Holly looks at three significant comets she observed.
On a Saturday night in New Zealand’s largest city, three thousand people went along to see one of the most notable science communicators of our time. Professor Brian Cox’s Universal world tour was putting on a show and Holly McClelland went along.
Holly McClelland makes a great pledge for using solar glasses even when we don’t look at eclipses.
How many telescopes can you fit on Mt John? Mount John, New Zealand, is the home of University of Canterbury’s research observatory and Dark Sky Project’s stargazing tours. So, there are a lot of telescopes […]
Celestia is a very cool piece of software, which you can use to build asteroids. Here is how.
More reads from Holly
I have been reading more books this year at a rapid pace. These are the astronomy books that I have been reading. If you would like to follow what I am reading (not just astronomy […]
During the nationwide observance of Matariki, on a mild winter morning in Takapō (Tekapo), the Dark Sky Project was launched. The Dark Sky Project, formally Earth and Sky, took the next big step forward in […]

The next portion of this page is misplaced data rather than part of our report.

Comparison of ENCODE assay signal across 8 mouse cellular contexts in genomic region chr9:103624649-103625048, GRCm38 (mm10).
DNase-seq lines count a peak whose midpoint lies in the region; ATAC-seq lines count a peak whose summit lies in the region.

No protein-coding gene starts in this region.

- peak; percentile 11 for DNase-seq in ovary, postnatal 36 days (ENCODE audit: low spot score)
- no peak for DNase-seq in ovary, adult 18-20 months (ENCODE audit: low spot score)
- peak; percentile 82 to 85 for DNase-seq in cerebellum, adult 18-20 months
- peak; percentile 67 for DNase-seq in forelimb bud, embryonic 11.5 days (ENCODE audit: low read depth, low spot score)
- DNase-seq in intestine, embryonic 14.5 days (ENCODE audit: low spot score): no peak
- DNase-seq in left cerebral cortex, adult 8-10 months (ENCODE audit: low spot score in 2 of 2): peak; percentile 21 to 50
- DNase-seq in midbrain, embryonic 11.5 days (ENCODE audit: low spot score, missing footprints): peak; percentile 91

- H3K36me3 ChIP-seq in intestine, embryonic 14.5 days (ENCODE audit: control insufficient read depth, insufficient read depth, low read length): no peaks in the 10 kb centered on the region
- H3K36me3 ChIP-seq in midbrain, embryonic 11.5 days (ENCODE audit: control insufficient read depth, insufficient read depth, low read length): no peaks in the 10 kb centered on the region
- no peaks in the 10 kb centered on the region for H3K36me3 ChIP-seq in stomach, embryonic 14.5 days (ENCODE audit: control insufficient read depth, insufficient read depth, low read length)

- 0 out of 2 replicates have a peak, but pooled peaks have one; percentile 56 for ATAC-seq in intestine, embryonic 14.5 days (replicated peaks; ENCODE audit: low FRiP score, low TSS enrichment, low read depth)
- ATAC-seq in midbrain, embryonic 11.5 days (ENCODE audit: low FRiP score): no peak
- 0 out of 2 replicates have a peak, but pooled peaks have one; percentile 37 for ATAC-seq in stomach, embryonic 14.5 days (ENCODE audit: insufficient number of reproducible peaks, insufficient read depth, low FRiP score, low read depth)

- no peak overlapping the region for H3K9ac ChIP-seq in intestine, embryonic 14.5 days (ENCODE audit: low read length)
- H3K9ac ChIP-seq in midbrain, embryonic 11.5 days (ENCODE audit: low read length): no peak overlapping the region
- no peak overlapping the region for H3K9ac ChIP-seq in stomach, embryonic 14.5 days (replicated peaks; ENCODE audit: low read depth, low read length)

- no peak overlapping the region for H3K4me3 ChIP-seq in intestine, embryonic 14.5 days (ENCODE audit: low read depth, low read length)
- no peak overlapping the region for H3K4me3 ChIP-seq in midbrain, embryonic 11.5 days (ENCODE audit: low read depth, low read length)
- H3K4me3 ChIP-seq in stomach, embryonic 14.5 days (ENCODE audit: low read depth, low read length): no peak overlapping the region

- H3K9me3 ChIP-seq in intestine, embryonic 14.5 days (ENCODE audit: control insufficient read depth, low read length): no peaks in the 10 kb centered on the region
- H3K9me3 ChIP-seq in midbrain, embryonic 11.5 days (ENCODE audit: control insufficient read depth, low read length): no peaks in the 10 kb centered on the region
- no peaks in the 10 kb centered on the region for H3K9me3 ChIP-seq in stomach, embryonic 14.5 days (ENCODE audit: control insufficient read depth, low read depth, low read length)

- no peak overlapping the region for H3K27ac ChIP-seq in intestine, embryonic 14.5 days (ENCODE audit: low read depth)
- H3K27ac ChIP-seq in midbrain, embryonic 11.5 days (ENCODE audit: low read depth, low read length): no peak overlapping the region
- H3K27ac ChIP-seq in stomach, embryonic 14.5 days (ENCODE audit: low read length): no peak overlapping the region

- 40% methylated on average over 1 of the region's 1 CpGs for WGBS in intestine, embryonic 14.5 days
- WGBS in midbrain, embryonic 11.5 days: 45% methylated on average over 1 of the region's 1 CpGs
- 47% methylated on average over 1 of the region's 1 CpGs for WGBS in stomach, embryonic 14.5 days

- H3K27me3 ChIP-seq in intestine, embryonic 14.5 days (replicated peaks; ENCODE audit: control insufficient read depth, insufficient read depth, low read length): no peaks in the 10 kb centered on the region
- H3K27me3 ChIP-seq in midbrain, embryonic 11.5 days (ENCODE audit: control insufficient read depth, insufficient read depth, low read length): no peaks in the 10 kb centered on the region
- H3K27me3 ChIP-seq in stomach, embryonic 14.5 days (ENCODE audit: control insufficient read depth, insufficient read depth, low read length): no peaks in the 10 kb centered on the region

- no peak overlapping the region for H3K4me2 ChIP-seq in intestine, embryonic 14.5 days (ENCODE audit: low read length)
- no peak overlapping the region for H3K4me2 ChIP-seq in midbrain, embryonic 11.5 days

Once you get to know your way around the sky and spend a lot of time under the stars you can start seeing amazing things. These are some of the things that I have seen […]
The Brashear Telescope is a masterpiece of the Victorian age technology. It stands 9 m tall with a refracting lens of 18 inches (45.72 cm) across. And it is getting a new home in Tekapo, […]
“MOA (Microlensing Observations in Astrophysics) is a Japan/NZ collaboration that makes observations on dark matter, extra-solar planets and stellar atmospheres using the gravitational microlensing technique at the University of Canterbury Mt John Observatory in New Zealand. Further studies are also carried out.” (MOA Page, University of Canterbury)
I am an Astronomy guide. I live in the Aoraki Mackenzie Dark Sky Reserve, working for Earth and Sky where we take people on tours of the sky and research telescopes. Because of my somewhat […]